WIN CASH PRIZES … AND TEACH HISTORY TOO — Catholic school students in grades 5 – 12 are invited to enter our annual essay contest. The contest is open to all students in Catholic schools – parochial, private and homeschool…. Here are the rules and details… We hope teachers and parents will incorporate this essay contest into their lesson plans and encourage We hope teachers and parents will incorporate this essay contest into their lesson plans and encourage their students to participate.
There are eight divisions:
- For Catholic schools:
- 5th grade Catholic school students
- 6th grade Catholic school students
- 7th/8th grade Catholic school students
- High school Catholic school students
- For Catholic homeschools:
- 5th grade Catholic homeschoolers
- 6th grade Catholic homeschoolers
- 7th/8th grade Catholic homeschoolers
- High school Catholic homeschoolers
5th Grade Students:
Choose a Catholic historical character (born before 1950) from North America (Canada, U.S., Mexico). Write about his or her life and work and why he or she was important to the Church and country. Students may choose a person who was born outside of North America, but who did their important work in North America.
6th Grade Students:
Choose a country other than your home country, that you would like to visit. Research that country’s history and write about two places of historical interest that you would like to visit if you traveled there and why.
7th and 8th Grade Students: (Choose one of these topics)
1. Choose a non-North American historical character (from Europe, Asia, Africa, Australia or South America) who lived between 300 A. D. and 1600 A.D. and relate how that person influenced the time and place in which they lived.
2. Choose an historical event that occurred between 300 A.D. and 1600 A.D. (This could be a war, a single battle in a war, a plague, the coronation of a king, the passage of a law or decree, an ecumenical council, a revolution, an invention, a birth or death, a marriage, etc. – but the event must be an historically important event). Describe the event, the key players, its outcome and how it changed history.
High School Students: (choose one of these topics)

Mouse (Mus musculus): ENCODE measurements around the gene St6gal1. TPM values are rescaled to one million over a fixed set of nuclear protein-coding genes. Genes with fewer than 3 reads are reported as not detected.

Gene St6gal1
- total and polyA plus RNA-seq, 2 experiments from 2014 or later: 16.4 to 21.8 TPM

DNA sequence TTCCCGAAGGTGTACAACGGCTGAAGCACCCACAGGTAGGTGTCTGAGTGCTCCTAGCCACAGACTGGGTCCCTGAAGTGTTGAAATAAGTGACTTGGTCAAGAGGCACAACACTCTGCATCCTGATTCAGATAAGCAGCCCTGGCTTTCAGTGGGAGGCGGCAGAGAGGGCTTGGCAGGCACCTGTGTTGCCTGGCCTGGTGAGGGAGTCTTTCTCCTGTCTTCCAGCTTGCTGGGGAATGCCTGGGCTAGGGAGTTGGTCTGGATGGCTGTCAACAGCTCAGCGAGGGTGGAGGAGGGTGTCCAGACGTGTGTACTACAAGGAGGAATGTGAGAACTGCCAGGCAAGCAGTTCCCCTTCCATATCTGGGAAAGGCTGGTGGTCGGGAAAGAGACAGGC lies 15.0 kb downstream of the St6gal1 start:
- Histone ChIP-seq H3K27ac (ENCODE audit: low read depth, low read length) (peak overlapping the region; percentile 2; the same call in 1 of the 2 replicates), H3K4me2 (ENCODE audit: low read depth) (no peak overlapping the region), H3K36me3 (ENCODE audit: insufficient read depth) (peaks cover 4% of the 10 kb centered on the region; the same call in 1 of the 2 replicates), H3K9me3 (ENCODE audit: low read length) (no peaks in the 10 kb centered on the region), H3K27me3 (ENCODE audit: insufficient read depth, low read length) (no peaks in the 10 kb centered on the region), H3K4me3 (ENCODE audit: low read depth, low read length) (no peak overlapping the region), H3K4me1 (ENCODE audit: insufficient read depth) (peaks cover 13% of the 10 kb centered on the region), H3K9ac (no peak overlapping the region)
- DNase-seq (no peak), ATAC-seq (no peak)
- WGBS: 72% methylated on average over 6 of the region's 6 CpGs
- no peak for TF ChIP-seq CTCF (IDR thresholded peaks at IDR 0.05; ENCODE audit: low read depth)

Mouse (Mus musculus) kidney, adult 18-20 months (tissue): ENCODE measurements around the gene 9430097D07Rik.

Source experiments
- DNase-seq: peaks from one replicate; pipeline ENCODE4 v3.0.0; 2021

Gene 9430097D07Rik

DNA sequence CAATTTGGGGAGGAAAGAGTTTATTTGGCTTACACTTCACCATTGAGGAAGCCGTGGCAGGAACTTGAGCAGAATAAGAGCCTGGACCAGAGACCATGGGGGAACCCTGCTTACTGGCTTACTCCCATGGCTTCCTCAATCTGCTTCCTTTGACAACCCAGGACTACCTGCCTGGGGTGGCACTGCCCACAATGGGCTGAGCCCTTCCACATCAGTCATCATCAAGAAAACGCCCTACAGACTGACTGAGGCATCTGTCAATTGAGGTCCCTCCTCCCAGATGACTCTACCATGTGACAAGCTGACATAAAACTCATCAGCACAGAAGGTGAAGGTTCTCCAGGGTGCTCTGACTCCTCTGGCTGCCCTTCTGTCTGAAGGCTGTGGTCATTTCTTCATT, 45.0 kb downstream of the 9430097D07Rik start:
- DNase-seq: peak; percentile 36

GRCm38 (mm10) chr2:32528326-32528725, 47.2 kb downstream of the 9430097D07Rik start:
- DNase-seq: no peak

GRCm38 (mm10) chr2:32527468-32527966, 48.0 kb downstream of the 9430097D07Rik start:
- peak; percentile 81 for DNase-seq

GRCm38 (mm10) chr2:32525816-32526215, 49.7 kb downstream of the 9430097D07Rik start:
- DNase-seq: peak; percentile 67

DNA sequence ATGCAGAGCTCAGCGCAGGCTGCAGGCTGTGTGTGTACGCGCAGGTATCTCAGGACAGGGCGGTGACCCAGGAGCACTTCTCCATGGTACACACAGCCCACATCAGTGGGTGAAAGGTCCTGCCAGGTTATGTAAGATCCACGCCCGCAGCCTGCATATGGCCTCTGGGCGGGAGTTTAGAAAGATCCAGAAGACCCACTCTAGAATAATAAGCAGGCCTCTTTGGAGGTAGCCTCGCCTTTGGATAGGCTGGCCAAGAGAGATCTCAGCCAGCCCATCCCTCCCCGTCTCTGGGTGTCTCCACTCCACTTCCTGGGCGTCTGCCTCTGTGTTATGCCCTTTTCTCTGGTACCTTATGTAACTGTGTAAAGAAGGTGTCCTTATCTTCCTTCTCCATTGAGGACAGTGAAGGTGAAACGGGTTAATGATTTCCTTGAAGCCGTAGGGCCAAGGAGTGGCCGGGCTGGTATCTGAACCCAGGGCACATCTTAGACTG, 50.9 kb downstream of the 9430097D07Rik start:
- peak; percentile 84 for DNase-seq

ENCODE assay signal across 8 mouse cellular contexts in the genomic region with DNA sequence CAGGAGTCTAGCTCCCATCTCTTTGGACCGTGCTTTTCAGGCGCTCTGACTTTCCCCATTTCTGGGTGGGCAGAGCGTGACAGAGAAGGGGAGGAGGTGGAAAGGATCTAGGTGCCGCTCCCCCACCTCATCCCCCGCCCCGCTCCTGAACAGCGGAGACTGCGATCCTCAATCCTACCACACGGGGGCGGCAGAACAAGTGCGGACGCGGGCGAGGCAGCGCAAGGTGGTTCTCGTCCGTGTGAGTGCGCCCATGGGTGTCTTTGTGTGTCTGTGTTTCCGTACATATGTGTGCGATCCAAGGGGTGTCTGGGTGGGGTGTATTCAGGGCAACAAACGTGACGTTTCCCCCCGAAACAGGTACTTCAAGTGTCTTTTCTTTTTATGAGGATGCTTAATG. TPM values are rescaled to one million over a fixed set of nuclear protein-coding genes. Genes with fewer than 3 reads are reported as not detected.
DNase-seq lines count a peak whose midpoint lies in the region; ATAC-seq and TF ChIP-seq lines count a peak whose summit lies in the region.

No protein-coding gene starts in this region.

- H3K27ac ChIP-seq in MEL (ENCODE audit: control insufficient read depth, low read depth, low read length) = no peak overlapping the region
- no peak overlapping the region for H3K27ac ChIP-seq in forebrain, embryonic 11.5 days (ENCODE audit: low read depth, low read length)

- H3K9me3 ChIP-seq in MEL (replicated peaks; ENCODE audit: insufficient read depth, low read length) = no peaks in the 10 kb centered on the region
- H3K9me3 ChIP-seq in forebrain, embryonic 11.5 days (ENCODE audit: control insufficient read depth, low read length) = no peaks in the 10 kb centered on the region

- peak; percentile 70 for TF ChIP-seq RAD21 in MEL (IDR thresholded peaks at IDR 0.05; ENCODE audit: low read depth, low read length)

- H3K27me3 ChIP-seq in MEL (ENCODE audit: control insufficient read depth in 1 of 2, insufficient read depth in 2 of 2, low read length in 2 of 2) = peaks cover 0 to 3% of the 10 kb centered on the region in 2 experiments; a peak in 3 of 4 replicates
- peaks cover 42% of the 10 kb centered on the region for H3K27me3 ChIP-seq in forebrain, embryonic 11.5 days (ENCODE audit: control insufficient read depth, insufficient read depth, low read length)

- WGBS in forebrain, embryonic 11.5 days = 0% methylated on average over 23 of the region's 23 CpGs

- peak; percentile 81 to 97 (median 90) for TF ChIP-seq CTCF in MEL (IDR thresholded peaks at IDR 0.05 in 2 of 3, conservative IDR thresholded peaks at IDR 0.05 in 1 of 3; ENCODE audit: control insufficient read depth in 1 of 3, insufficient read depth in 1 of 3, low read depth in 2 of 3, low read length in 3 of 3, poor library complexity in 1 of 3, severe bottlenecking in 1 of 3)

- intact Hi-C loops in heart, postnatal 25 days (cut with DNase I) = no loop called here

1. The year 1618 was the beginning of the 30 Years War in Europe. Research this conflict, identify its causes, why it lasted so long and what were its results. Explain why it was such an important war in the history of Europe.
2. The year 1918 was the end of the World War I. Discuss how this war changed Europe. You may concentrate on one aspect of change – such as economics, politics, religion or culture.
3. Show how World War I lead to changes in the culture of the United States in the 1920s.
4. C. S. Lewis wrote: “If you read history you will find that the Christians who did most for the present world were precisely those who thought most of the next. It is since Christians have largely ceased to think of the other world that they have become so ineffective in this.” Explain this quotation, using examples from history.
5. C. S. Lewis wrote: “History isn’t just the story of bad people doing bad things. It’s quite as much a story of people trying to do good things. But somehow, something goes wrong.” Explain this quotation, using examples from history.
NEW GUIDELINE: Teachers may only submit 5 essays, per division, per school. While we want to have every student continue to participate and enjoy the opportunity to write and learn more about history, we are asking the teachers to select the best 5 essays for submission. We will continue to send a letter thanking every member of the class for participating. For further questions please email: email@example.com.
- For Catholic schools and students:
- 5th grade Catholic school – $100 to student and $400 gift certificate for the school student attends
- 6th grade Catholic school – $100 to student and $400 gift certificate for the school student attends
- 7th/8th grade Catholic school – $150 to student and $400 gift certificate for the school student attends
- High school, Catholic school – $200 to student and $400 gift certificate for the school student attends
- For Catholic homeschools and students:
- 5th grade Catholic homeschoolers – $100 to student and choice of CTP book for student’s family
- 6th grade Catholic homeschoolers – $100 to student and choice of CTP book for student’s family
- 7th/8th grade Catholic homeschoolers – $150 to student and choice of CTP book for student’s family
- High school, Catholic homeschoolers – $200 to student and choice of CTP book for student’s family
- For all winners:Winning essays will be published on the CTP website and social media.
- For the 5/6 divisions, essays should be at least 450 words, but no more than 1,000 words.
- For the 7/8 divisions, essays should be at least 600 words, but no more than 1,500 words.
- For the high school divisions, essays should be at least 800 words, but no more than 2,000 words.
- Essays should be typed, double spaced, 11 pt in Times New Roman font.
- If essays are e-mailed, they must be in PDF format.
- Your writing should be in your own words. If you quote another author (either from a book or the internet), you must cite that author in a footnote or an endnote. Essays that are suspected of plagiarism will be disqualified.
- Essays must include a bibliography or simple list of sources used.